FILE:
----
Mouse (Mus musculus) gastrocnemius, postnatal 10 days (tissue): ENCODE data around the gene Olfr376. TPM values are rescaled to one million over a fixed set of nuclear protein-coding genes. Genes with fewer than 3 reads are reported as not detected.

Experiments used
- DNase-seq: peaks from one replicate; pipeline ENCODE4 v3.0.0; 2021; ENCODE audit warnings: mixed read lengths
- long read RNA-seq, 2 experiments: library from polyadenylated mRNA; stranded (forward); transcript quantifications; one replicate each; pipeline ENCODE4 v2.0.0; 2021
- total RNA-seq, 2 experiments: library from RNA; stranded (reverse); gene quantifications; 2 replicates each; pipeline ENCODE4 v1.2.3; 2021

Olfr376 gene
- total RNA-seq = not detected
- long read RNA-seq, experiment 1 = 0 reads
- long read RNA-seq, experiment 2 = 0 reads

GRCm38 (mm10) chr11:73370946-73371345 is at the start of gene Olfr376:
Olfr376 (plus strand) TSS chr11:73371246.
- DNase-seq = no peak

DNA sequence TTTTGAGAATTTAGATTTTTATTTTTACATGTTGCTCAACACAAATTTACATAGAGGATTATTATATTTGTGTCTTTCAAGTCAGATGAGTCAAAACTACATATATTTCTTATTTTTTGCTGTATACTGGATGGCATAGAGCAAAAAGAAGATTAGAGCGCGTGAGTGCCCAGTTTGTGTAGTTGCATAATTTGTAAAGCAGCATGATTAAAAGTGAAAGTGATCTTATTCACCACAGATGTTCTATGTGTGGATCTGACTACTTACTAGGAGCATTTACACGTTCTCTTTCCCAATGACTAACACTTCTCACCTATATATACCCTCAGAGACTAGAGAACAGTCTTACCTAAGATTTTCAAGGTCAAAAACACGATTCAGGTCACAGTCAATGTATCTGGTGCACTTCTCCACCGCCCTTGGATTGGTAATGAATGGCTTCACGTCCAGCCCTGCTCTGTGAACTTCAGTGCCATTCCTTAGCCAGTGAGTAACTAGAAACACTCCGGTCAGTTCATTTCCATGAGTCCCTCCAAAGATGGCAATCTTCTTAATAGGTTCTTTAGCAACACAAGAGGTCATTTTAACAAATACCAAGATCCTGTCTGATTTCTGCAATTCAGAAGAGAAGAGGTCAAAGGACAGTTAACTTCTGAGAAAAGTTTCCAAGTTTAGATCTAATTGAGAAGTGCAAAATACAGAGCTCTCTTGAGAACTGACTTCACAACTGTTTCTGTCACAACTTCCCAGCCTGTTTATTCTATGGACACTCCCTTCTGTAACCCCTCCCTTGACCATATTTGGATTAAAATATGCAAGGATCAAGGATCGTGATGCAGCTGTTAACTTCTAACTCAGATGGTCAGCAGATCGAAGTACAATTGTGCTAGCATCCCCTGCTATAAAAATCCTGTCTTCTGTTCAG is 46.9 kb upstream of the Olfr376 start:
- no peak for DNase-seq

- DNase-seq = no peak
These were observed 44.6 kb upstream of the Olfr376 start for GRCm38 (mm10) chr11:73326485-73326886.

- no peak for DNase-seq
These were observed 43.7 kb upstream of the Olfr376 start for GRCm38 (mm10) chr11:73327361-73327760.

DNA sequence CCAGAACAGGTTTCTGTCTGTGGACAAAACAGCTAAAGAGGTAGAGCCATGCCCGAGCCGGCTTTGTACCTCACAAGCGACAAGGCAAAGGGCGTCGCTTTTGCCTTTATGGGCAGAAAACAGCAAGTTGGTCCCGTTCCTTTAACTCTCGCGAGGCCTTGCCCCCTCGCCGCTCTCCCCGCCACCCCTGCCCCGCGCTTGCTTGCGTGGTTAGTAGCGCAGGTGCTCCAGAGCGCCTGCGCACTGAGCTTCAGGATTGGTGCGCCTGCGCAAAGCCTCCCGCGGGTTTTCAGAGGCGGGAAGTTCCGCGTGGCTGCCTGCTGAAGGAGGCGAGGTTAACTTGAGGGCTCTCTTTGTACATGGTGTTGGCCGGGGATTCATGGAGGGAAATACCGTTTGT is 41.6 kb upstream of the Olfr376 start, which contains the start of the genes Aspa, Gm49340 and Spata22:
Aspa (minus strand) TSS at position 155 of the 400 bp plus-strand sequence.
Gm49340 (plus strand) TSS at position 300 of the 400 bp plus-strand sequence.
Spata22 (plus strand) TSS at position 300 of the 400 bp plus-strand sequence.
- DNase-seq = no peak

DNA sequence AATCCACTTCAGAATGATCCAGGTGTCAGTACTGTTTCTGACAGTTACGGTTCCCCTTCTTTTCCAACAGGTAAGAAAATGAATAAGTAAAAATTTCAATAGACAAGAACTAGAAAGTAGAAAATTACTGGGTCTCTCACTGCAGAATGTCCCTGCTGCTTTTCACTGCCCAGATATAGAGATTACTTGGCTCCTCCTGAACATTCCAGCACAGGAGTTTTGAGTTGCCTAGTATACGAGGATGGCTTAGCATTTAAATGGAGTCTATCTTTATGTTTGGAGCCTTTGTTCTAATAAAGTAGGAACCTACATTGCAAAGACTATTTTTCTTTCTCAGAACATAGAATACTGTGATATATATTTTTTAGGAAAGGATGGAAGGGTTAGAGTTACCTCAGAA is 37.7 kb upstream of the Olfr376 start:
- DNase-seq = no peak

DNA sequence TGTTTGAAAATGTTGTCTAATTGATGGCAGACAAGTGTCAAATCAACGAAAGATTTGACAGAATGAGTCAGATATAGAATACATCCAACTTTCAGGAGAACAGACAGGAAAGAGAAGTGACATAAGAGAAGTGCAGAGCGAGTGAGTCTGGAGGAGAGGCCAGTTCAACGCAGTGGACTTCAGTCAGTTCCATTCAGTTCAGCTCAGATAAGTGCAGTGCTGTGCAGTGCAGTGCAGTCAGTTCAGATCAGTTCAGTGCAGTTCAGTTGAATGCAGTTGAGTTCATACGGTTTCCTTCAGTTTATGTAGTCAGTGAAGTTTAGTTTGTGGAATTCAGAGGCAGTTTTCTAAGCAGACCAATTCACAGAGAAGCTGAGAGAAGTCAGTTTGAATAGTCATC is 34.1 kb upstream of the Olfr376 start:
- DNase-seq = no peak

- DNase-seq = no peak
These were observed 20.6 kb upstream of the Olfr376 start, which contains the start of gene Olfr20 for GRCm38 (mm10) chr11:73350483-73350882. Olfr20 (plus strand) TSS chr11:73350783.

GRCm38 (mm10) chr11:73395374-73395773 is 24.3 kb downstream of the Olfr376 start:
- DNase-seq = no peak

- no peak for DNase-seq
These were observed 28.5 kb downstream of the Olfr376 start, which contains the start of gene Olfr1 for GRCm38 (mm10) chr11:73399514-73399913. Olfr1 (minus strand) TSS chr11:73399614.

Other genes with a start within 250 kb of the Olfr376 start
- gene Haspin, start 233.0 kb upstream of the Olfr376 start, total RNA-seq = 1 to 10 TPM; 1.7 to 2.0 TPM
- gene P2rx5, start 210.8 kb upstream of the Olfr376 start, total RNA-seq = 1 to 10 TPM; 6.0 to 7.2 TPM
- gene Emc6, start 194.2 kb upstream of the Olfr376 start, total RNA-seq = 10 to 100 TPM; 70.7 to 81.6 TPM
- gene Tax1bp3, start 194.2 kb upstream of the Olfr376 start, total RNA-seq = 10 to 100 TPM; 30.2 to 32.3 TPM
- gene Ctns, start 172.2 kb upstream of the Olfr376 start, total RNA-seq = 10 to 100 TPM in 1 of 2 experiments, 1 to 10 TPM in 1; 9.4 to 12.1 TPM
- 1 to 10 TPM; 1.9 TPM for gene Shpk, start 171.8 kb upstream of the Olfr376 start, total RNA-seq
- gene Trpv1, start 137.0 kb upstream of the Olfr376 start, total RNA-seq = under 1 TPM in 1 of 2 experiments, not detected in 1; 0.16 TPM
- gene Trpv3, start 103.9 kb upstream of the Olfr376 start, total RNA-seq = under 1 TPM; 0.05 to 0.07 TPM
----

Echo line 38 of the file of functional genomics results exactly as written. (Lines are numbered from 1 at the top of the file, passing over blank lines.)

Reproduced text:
- gene Tax1bp3, start 194.2 kb upstream of the Olfr376 start, total RNA-seq = 10 to 100 TPM; 30.2 to 32.3 TPM